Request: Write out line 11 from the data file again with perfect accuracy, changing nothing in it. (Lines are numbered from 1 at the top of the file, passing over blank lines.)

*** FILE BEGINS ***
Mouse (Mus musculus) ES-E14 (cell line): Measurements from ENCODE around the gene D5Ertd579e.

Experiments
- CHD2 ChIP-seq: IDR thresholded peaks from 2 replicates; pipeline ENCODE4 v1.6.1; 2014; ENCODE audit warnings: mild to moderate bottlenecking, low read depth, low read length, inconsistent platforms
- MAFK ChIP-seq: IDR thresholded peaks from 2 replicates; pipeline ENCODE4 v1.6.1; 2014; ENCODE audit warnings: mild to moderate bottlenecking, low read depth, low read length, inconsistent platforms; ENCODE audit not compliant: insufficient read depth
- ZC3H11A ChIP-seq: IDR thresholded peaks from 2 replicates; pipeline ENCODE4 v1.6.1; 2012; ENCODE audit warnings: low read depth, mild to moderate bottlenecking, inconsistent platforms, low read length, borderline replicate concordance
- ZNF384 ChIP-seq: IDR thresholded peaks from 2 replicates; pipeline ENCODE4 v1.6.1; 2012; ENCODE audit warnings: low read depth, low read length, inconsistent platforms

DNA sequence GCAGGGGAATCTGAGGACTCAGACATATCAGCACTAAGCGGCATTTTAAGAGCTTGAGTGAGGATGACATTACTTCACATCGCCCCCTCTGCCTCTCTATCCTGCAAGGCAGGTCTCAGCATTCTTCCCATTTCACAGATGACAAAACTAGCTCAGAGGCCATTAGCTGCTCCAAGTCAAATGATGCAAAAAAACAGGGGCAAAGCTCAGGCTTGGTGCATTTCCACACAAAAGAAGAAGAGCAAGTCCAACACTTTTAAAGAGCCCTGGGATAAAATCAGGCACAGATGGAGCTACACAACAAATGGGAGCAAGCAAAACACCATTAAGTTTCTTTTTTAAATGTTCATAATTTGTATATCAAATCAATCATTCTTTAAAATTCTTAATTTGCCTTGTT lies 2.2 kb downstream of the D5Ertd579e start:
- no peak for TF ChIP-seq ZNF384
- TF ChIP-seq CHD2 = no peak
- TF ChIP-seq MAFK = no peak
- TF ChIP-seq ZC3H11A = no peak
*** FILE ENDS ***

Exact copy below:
- TF ChIP-seq ZC3H11A = no peak